Russian Parliament Stands Up To WTO

On 7 June 2012 the Russian Government has submitted the draft law on ratification of the Protocol on Russia's accession to the agreement establishing the World Trade Organisation (the Marrakech Agreement) to the State Duma. The plenary session on the ratification of the Protocol is planned for July 4, 2012 and the hearing in the Federation Council is due on 18 July 2012.

Ludmila Baleevskikh
senior lawyer

Muranov, Chernyakov & Partners
+7 495 783-74-50

However, not all Members of Parliament agree with the ratification of the protocol.

Accordingly, 131 Members of Parliament appealed against the protocol to the Constitutional Court of Russia, the only body authorized to verify whether an international treaty not yet ratified by the Parliament contradicts the Constitution.

One of the leading experts in Russia on WTO law, managing partner of Muranov, Chernyakov & Partners attorney-at-law Dr. Alexander Muranov was engaged to prepare the petition and to represent it before the Constitutional Court.

After submission of the petition to the court on 20 June 2012, according to article 41 of the Federal Law on the Constitutional Court, the petition passed the preliminary consideration by the Secretariat of the Court and by the Judge of the Constitutional Court and in just three days was admitted for consideration by the Constitutional Court.

The hearing has been scheduled for July 3, 2012.

The petition claims that the international treaty does not conform to the Constitution in several key provisions.

First, the procedure for adoption does not comply with the order envisaged by the Constitution for ratification of international treaties. In particular, the package of the documents for ratification was not full (initially, on June 7, 2012 the Russian government has submitted to the State Duma for ratification only the protocol of accession to the Marrakech Agreement with annexes (lists of Russia's commitments regarding goods and services). However, neither the Marrakech Agreement nor the numerous trade agreements (annexes to the agreement) nor the protocols of accession of other WTO member countries were presented.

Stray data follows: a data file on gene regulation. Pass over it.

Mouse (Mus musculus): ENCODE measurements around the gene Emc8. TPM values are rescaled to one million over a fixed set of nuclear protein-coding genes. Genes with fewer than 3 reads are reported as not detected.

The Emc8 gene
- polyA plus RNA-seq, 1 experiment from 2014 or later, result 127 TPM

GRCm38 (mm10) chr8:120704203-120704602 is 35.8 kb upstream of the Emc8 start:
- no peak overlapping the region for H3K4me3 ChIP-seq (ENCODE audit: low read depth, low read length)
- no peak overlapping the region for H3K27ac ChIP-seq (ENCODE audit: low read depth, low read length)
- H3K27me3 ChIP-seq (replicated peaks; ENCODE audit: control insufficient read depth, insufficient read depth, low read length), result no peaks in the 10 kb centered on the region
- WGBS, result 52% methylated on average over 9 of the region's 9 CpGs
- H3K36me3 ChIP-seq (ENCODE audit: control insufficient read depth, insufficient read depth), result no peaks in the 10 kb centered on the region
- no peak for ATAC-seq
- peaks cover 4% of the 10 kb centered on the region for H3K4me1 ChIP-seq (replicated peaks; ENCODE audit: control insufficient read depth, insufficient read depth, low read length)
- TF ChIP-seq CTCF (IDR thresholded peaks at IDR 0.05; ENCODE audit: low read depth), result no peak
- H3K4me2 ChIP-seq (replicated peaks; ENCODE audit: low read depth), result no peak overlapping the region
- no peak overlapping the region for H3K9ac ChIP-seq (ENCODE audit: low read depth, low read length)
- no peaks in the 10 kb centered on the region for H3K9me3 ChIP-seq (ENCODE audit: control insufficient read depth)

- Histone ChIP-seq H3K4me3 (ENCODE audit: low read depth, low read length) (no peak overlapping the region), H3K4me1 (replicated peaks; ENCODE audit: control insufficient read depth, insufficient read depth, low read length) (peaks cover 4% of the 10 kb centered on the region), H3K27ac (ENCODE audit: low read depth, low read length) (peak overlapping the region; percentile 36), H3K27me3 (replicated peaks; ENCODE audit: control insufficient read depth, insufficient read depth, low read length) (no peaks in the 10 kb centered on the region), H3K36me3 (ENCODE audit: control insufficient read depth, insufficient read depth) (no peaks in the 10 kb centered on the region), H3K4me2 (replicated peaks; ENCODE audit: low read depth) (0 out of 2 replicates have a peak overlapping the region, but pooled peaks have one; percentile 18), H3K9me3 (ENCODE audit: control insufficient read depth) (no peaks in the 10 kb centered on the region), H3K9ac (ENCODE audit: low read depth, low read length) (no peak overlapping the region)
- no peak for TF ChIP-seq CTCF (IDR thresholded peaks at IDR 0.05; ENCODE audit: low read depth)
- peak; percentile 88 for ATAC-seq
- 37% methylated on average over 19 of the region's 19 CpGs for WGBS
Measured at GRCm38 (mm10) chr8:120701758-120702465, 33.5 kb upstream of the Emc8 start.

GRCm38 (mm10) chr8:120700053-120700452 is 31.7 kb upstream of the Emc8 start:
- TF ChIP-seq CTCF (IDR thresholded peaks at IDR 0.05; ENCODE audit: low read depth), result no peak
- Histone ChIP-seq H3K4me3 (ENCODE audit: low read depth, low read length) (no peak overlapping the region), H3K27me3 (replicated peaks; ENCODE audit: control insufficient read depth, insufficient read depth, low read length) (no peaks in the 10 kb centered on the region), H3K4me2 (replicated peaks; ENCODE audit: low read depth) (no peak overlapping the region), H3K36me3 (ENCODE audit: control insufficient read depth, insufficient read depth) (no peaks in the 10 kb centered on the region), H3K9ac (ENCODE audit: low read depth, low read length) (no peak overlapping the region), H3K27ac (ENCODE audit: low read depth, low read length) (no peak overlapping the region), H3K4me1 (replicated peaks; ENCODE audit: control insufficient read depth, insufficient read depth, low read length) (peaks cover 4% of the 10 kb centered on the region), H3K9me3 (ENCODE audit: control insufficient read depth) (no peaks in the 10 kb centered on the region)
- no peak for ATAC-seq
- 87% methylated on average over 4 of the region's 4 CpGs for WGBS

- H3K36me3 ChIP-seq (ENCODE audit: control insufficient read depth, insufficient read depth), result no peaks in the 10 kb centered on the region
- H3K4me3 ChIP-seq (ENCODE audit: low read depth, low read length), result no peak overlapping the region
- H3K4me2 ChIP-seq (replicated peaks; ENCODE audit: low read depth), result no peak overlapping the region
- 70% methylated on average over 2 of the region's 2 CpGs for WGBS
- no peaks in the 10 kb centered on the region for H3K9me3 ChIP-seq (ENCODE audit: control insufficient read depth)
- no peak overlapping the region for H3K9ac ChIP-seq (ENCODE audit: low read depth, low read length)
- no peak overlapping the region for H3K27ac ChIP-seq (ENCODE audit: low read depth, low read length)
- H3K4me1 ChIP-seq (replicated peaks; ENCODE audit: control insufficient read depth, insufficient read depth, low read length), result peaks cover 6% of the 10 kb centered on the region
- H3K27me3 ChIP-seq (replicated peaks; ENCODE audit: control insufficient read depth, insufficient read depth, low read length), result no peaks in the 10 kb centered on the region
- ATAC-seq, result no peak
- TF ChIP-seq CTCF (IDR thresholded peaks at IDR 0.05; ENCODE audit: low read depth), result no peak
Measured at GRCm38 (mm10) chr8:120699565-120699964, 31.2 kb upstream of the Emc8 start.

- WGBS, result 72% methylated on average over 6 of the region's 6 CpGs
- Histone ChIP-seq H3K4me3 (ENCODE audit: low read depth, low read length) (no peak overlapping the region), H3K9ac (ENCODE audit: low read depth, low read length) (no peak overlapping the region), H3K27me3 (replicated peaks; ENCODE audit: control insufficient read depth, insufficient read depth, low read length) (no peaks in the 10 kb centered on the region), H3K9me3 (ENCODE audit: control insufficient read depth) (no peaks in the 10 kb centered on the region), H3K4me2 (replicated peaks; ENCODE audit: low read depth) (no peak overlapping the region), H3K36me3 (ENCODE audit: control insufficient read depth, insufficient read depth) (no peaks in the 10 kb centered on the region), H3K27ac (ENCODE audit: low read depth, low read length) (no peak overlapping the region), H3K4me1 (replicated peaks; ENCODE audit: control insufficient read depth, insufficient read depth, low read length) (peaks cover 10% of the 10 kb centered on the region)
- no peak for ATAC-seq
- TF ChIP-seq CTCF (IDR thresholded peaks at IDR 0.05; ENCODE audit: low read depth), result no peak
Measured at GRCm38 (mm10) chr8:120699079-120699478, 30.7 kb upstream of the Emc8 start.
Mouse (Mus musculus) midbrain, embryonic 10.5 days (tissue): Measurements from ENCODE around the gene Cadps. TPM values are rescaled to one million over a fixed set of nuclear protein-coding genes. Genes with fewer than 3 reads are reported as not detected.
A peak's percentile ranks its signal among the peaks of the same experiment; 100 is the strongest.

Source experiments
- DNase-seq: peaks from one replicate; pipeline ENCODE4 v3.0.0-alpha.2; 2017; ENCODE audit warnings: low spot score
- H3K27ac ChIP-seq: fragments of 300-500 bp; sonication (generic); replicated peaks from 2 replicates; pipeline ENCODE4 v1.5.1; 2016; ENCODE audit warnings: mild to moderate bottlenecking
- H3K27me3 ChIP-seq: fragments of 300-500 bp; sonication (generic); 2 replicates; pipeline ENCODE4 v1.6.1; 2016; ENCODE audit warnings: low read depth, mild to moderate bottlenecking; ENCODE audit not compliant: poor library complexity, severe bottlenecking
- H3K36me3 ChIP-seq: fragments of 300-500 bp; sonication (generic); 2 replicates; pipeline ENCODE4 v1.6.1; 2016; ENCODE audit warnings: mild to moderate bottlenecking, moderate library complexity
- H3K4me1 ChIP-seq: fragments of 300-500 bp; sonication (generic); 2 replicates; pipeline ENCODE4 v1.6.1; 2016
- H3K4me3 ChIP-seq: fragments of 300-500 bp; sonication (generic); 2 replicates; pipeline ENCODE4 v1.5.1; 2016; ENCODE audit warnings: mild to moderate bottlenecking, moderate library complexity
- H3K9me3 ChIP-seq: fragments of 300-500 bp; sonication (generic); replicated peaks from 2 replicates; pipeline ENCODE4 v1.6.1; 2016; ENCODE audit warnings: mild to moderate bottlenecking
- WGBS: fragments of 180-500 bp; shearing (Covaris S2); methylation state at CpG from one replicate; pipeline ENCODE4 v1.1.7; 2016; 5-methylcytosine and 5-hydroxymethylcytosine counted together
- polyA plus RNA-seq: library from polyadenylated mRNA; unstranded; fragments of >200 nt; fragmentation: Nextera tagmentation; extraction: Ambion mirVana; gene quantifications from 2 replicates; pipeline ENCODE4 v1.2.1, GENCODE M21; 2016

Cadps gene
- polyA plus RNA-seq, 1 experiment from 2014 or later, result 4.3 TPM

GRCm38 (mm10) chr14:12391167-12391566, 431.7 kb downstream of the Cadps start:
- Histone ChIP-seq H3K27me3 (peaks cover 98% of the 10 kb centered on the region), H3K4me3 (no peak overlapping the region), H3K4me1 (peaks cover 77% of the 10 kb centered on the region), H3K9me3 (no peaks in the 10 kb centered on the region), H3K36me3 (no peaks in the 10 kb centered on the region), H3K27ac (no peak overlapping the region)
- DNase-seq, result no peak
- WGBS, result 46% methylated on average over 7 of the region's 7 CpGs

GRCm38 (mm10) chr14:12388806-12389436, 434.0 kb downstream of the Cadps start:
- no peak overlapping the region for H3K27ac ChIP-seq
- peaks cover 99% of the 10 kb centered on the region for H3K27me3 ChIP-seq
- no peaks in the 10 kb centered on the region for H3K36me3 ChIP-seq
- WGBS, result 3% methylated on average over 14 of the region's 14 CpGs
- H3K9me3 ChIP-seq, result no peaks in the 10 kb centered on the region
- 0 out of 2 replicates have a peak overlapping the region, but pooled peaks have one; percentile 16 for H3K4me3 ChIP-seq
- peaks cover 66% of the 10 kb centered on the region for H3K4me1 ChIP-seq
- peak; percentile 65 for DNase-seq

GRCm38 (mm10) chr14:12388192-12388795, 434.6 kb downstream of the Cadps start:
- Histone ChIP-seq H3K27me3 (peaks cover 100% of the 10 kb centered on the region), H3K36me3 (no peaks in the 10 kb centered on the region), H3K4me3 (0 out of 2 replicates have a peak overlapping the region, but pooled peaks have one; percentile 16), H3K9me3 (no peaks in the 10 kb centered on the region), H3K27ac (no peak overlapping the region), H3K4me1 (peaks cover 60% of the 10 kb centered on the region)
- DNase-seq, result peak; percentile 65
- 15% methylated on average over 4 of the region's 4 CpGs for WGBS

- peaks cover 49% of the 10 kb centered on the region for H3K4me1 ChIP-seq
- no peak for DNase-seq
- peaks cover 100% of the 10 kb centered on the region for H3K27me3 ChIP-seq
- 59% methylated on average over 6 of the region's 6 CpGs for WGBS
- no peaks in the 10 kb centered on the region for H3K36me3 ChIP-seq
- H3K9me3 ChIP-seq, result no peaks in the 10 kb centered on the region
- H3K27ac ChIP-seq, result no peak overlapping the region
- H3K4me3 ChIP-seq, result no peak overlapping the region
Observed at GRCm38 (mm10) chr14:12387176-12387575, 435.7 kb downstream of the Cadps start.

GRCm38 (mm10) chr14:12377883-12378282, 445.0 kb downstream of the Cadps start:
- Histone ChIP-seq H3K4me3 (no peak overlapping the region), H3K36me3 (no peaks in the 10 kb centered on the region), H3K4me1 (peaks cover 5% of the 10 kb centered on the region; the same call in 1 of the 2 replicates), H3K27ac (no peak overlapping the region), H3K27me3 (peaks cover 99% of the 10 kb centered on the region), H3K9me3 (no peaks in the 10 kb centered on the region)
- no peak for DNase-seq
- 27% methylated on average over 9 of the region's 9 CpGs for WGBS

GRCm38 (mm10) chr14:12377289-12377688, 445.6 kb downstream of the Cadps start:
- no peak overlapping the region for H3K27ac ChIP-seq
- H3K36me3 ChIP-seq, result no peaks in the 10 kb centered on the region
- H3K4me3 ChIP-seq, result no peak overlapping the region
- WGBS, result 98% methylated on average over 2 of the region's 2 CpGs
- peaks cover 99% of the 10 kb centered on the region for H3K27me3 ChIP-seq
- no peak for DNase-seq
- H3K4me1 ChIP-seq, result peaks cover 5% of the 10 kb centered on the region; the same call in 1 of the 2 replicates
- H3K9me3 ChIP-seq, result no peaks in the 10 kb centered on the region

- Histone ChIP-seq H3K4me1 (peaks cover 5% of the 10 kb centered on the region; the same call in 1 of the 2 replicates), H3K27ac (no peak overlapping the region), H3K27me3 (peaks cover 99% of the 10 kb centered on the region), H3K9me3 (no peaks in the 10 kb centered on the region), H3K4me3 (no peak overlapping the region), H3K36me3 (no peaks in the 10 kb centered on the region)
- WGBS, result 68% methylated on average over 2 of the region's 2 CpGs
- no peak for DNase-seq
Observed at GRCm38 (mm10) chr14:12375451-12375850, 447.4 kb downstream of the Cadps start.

Second, the timing constraints for submission of

documents were not met (for example, the text of the Marrakech Agreement with annexes appeared on the State Duma’s web-site only on June 27, less than a week before ratification);

Third, a copy of the official texts of the documents were not properly certified;

Fourth, certified translations of international treaties were submitted; and

Fifth, the commitments of the Russian Federation upon accession to WTO were not agreed with the subjects of the Russian Federation (in particular, it concerns matters of joint jurisdiction of the Federation and its subjects, for example, with respect to natural resources, including oil and gas, services in respect of land transactions, etc.).

In addition, the substance of the treaty does not conform to the Constitution. For example, certain obligations of the Russian Federation in regards to legal services clearly violate the constitutional right of access to competent legal assistance as well as to the principle that justice must only be done by state courts.

Yet this is only the tip of the iceberg. The claimants have asked the Constitutional Court to check the documents submitted for ratification for conformity with the Constitution and not be limited to the arguments set forth in the petition.

The petition to suspend the ratification process until the end of the proceedings in the Constitutional Court has also been filed. The Constitutional Court has the right to apply with such recommendation to the State Duma.

It is not known whether the court has already considered the petition and whether it will be granted.

If the Constitutional Court considers the petition of the members of parliament on July 3, and then the State Duma and the Federation Council will ratify the Protocol - on the 4th of July or later but, in order to meet the Protocol's 220 days deadline, before July 23, 2012 - this would mean that the proceedings in the Constitutional Court were nominal, merely a game with known outcome. It is hard to believe that the Constitutional Court has not yet decided on the outcome of the hearing.

Muranov, Chernyakov & Partners